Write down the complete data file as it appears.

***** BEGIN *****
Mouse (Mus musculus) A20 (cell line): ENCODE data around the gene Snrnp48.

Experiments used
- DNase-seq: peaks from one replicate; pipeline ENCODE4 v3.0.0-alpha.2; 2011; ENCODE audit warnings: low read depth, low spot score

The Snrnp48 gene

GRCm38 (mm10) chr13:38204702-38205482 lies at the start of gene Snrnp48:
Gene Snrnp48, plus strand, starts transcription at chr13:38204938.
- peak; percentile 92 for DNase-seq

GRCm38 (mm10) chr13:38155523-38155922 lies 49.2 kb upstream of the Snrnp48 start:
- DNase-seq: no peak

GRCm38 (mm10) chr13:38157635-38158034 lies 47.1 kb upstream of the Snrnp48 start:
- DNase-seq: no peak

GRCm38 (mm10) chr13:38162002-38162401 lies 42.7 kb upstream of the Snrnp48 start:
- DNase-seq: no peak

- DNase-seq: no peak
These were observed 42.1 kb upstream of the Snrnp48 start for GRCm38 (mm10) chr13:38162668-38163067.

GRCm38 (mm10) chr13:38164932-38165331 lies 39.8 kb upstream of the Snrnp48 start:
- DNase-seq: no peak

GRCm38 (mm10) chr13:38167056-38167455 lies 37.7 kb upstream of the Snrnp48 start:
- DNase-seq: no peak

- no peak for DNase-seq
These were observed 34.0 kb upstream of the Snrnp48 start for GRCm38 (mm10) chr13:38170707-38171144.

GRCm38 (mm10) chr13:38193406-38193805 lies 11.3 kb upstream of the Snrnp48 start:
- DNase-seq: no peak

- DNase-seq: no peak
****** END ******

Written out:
Mouse (Mus musculus) A20 (cell line): ENCODE data around the gene Snrnp48.

Experiments used
- DNase-seq: peaks from one replicate; pipeline ENCODE4 v3.0.0-alpha.2; 2011; ENCODE audit warnings: low read depth, low spot score

The Snrnp48 gene

GRCm38 (mm10) chr13:38204702-38205482 lies at the start of gene Snrnp48:
Gene Snrnp48, plus strand, starts transcription at chr13:38204938.
- peak; percentile 92 for DNase-seq

GRCm38 (mm10) chr13:38155523-38155922 lies 49.2 kb upstream of the Snrnp48 start:
- DNase-seq: no peak

GRCm38 (mm10) chr13:38157635-38158034 lies 47.1 kb upstream of the Snrnp48 start:
- DNase-seq: no peak

GRCm38 (mm10) chr13:38162002-38162401 lies 42.7 kb upstream of the Snrnp48 start:
- DNase-seq: no peak

- DNase-seq: no peak
These were observed 42.1 kb upstream of the Snrnp48 start for GRCm38 (mm10) chr13:38162668-38163067.

GRCm38 (mm10) chr13:38164932-38165331 lies 39.8 kb upstream of the Snrnp48 start:
- DNase-seq: no peak

GRCm38 (mm10) chr13:38167056-38167455 lies 37.7 kb upstream of the Snrnp48 start:
- DNase-seq: no peak

- no peak for DNase-seq
These were observed 34.0 kb upstream of the Snrnp48 start for GRCm38 (mm10) chr13:38170707-38171144.

GRCm38 (mm10) chr13:38193406-38193805 lies 11.3 kb upstream of the Snrnp48 start:
- DNase-seq: no peak

- DNase-seq: no peak